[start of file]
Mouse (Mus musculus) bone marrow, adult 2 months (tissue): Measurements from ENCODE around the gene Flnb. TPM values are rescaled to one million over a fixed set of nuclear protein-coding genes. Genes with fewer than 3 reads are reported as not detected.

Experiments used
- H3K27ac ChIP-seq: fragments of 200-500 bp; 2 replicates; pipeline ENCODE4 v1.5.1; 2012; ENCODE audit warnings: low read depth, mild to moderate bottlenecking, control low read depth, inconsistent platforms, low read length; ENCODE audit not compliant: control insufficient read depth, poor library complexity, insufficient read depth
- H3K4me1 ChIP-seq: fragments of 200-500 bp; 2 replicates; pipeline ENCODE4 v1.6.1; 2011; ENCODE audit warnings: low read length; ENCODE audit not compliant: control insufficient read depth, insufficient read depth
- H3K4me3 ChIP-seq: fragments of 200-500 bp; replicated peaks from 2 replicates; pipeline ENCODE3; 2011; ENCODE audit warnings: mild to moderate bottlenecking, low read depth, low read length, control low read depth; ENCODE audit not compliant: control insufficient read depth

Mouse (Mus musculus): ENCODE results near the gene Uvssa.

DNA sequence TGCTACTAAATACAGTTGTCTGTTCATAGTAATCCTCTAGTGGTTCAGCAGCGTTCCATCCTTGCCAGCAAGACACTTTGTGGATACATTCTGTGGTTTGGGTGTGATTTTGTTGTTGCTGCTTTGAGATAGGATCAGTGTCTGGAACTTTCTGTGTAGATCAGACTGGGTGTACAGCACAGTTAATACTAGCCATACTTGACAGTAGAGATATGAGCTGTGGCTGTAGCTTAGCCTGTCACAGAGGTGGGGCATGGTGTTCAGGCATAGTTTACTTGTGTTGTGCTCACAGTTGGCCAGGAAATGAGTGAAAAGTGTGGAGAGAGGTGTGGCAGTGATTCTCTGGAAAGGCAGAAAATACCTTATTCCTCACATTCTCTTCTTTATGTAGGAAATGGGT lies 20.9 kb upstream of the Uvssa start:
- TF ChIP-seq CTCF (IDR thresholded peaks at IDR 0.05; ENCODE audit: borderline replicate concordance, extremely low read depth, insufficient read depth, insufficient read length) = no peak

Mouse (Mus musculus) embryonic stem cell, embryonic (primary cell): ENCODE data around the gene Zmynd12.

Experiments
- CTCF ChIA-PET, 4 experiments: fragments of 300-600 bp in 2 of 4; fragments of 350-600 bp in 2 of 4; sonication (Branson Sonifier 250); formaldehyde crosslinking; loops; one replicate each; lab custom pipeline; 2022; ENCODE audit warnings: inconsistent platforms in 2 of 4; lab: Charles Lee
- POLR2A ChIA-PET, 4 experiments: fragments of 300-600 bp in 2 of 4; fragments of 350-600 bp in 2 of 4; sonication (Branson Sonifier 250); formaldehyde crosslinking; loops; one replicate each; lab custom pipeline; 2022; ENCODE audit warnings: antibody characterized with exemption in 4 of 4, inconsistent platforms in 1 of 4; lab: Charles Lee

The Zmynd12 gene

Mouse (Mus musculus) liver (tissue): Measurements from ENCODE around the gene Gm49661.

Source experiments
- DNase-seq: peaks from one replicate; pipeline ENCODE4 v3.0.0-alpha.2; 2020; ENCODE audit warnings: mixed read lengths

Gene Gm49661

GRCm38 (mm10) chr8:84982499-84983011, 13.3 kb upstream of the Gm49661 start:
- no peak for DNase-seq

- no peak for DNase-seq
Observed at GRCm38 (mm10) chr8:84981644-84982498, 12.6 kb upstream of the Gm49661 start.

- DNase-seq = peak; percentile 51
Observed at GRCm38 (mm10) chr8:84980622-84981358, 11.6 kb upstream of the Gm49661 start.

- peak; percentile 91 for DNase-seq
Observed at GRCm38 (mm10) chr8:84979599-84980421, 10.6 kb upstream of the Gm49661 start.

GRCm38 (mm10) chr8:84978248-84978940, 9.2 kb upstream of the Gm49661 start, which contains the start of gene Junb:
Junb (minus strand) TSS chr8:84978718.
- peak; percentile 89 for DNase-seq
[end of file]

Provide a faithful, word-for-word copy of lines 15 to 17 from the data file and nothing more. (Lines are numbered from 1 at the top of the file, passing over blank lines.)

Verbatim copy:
Source experiments
- DNase-seq: peaks from one replicate; pipeline ENCODE4 v3.0.0-alpha.2; 2020; ENCODE audit warnings: mixed read lengths

Gene Gm49661